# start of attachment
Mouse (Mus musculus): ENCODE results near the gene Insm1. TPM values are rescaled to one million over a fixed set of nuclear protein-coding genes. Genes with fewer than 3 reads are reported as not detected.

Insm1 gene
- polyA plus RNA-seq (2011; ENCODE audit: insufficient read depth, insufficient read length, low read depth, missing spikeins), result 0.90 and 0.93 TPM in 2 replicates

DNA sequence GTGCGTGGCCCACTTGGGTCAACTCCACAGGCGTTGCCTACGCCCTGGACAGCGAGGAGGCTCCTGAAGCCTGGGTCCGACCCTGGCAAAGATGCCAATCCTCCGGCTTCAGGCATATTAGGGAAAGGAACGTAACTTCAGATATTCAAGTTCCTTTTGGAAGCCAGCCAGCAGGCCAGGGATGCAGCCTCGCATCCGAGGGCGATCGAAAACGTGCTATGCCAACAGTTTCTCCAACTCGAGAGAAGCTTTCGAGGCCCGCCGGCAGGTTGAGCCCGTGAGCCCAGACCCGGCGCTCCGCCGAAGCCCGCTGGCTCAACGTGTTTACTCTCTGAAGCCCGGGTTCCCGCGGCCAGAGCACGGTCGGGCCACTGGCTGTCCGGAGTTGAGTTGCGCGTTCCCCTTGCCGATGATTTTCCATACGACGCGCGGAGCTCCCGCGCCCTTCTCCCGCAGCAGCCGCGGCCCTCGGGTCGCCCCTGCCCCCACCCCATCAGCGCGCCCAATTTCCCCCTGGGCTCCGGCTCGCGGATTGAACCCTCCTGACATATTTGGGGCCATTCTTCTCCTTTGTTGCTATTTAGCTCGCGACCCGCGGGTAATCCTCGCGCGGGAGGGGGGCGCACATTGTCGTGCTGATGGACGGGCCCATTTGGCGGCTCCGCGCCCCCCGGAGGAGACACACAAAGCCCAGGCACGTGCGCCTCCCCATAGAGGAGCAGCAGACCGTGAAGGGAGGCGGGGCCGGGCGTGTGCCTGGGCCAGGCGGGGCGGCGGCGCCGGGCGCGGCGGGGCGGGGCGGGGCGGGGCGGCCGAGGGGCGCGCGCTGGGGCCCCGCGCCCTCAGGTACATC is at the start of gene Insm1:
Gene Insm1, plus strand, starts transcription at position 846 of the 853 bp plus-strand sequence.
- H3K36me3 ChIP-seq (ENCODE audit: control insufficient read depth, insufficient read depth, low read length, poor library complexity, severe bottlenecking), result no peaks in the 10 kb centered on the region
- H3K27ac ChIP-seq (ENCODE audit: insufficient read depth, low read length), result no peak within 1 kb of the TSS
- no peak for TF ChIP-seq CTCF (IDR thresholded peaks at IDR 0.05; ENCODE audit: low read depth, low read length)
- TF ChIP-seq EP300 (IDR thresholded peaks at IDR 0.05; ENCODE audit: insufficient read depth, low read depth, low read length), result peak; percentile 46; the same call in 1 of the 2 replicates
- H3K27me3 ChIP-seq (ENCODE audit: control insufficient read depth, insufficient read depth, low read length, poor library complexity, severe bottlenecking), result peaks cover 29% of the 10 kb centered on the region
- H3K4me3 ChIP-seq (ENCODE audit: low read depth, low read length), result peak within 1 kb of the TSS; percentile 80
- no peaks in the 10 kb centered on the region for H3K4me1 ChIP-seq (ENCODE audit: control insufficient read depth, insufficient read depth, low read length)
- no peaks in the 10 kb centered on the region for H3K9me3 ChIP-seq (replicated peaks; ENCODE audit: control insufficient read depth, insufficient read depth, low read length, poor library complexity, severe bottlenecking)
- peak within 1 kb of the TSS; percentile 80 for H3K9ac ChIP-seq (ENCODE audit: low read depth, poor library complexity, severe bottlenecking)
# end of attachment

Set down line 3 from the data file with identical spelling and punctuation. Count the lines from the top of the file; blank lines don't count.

- polyA plus RNA-seq (2011; ENCODE audit: insufficient read depth, insufficient read length, low read depth, missing spikeins), result 0.90 and 0.93 TPM in 2 replicates